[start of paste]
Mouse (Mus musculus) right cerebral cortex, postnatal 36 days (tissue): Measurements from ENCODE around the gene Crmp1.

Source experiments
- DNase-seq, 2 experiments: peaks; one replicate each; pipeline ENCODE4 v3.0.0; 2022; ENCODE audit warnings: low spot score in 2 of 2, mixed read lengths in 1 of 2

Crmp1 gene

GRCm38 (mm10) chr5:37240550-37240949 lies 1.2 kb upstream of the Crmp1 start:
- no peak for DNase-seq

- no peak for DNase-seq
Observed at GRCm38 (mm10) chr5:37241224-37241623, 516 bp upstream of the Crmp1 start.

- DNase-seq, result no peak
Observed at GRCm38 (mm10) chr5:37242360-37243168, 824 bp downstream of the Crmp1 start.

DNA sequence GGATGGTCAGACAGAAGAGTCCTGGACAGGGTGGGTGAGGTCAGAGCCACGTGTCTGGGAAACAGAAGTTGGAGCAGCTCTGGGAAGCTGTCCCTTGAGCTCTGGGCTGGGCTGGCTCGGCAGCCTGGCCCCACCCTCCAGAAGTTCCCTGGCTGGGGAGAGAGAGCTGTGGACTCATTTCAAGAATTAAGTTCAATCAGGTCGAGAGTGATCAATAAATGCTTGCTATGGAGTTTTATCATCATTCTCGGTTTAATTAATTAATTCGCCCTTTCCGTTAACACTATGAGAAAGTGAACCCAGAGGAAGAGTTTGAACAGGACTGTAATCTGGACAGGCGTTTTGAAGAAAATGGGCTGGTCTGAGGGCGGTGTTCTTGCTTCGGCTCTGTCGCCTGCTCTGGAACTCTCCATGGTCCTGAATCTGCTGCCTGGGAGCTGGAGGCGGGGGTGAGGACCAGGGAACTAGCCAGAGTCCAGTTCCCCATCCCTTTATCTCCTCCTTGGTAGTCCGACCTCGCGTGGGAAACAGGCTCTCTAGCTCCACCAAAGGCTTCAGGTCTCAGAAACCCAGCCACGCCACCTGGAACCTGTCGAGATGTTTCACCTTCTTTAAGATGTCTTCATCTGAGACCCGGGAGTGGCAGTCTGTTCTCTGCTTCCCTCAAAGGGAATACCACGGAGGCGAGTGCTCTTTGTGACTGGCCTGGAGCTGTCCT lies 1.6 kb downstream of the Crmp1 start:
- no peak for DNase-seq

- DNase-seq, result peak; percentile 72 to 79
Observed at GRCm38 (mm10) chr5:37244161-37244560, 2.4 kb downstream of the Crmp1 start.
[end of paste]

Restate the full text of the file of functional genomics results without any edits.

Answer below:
Mouse (Mus musculus) right cerebral cortex, postnatal 36 days (tissue): Measurements from ENCODE around the gene Crmp1.

Source experiments
- DNase-seq, 2 experiments: peaks; one replicate each; pipeline ENCODE4 v3.0.0; 2022; ENCODE audit warnings: low spot score in 2 of 2, mixed read lengths in 1 of 2

Crmp1 gene

GRCm38 (mm10) chr5:37240550-37240949 lies 1.2 kb upstream of the Crmp1 start:
- no peak for DNase-seq

- no peak for DNase-seq
Observed at GRCm38 (mm10) chr5:37241224-37241623, 516 bp upstream of the Crmp1 start.

- DNase-seq, result no peak
Observed at GRCm38 (mm10) chr5:37242360-37243168, 824 bp downstream of the Crmp1 start.

DNA sequence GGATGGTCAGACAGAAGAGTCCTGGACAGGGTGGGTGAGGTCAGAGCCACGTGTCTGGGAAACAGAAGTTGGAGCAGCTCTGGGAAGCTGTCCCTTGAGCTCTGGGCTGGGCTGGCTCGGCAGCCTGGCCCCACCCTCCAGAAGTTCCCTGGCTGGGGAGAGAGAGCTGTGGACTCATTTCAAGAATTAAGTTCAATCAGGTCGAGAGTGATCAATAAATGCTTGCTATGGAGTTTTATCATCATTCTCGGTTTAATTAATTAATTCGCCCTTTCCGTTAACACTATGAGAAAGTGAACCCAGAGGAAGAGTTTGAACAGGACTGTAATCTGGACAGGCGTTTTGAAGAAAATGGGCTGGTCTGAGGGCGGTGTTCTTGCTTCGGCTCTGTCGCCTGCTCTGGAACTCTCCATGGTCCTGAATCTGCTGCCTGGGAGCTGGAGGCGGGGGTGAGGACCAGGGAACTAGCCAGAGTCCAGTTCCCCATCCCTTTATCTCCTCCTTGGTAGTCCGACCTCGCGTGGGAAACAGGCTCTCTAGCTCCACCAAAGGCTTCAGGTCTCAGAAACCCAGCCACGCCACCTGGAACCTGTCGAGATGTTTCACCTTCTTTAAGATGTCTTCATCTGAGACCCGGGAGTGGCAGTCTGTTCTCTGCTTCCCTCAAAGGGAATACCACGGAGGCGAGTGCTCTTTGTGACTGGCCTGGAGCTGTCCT lies 1.6 kb downstream of the Crmp1 start:
- no peak for DNase-seq

- DNase-seq, result peak; percentile 72 to 79
Observed at GRCm38 (mm10) chr5:37244161-37244560, 2.4 kb downstream of the Crmp1 start.